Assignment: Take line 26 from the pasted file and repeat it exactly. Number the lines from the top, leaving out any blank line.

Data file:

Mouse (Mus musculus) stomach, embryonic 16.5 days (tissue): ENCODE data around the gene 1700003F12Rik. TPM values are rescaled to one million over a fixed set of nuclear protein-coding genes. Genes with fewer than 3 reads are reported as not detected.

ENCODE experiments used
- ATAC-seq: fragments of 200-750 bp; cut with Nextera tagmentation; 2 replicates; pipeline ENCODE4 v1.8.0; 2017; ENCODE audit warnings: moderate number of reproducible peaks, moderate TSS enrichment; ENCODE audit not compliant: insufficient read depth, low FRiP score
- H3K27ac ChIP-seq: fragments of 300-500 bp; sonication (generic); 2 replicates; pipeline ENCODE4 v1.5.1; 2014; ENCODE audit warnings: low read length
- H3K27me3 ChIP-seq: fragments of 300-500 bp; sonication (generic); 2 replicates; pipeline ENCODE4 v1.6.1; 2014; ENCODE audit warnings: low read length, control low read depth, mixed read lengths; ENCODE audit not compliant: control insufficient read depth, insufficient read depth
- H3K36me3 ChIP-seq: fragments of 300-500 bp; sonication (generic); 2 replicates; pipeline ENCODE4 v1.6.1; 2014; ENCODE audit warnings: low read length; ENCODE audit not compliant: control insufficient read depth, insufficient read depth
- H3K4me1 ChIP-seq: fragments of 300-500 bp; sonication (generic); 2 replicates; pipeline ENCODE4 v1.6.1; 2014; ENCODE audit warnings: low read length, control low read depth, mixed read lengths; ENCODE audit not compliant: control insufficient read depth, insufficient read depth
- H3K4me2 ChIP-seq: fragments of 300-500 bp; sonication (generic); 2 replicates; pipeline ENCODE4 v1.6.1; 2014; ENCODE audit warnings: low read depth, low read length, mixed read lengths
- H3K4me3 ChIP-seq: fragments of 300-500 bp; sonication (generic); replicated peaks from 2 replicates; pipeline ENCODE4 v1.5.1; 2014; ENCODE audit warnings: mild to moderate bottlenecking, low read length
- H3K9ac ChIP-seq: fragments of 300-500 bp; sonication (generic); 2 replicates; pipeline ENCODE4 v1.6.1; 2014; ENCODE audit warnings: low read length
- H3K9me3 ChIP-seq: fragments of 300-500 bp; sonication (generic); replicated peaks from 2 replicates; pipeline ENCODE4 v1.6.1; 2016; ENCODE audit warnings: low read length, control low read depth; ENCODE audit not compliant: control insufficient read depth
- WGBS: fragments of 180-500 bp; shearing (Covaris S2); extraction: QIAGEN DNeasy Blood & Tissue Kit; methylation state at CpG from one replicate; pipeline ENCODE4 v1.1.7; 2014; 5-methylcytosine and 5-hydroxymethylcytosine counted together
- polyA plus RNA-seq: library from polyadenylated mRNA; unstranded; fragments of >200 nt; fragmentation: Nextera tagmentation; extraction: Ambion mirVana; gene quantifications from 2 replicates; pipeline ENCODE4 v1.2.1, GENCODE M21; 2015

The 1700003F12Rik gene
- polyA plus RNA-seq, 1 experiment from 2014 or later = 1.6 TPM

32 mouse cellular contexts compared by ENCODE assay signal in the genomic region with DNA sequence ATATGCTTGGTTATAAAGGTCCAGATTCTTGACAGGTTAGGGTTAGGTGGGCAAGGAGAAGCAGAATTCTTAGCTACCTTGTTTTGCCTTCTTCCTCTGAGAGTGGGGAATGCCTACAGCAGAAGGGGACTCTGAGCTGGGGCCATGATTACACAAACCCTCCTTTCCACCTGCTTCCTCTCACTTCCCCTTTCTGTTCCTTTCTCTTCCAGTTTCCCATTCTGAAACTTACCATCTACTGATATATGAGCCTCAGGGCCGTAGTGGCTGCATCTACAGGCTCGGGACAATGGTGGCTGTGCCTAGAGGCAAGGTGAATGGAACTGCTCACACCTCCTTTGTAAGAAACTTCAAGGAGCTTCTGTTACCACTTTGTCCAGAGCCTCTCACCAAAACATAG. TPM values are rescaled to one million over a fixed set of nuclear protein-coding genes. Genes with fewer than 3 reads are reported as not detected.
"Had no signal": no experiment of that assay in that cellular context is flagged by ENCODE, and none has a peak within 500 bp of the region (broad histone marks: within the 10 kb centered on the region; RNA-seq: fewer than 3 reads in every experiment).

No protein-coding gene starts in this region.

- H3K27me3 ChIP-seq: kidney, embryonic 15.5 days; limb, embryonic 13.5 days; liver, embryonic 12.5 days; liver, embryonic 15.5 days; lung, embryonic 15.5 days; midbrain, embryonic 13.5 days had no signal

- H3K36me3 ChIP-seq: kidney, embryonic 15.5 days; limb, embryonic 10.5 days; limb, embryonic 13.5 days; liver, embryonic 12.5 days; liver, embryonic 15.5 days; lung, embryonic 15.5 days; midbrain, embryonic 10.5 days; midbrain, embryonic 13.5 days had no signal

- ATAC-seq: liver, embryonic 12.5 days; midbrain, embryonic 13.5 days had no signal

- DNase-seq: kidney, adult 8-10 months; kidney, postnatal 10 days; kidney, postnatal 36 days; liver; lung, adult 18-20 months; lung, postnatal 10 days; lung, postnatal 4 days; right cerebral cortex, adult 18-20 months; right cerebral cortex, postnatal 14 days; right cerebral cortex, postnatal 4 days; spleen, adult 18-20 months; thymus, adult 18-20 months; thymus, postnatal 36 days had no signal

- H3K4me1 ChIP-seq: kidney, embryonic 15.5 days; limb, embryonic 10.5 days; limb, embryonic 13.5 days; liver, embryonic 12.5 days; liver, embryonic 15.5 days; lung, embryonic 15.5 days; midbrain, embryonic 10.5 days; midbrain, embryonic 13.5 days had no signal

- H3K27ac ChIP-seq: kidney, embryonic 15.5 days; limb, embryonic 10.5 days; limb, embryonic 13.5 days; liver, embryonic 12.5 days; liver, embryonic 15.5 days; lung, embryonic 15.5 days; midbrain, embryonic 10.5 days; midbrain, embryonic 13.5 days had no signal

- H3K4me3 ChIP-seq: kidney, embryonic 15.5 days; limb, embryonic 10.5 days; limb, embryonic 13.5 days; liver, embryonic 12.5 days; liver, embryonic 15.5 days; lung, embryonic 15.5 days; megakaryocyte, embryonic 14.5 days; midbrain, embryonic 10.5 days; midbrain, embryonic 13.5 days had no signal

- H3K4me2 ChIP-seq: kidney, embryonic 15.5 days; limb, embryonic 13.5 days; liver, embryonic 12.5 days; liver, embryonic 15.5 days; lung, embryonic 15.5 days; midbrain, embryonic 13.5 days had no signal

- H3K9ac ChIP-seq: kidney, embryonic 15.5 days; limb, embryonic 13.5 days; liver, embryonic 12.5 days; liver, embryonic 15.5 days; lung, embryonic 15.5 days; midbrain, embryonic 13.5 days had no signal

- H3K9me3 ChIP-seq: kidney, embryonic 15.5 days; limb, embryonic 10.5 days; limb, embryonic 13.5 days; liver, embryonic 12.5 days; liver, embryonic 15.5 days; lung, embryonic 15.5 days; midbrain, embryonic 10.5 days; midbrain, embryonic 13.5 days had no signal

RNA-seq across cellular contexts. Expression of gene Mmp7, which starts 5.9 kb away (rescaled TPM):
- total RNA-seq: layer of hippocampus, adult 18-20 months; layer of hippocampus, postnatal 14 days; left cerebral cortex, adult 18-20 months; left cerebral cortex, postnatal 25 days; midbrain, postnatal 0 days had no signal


- H3K4me2 ChIP-seq: kidney, embryonic 15.5 days; limb, embryonic 13.5 days; liver, embryonic 12.5 days; liver, embryonic 15.5 days; lung, embryonic 15.5 days; midbrain, embryonic 13.5 days had no signal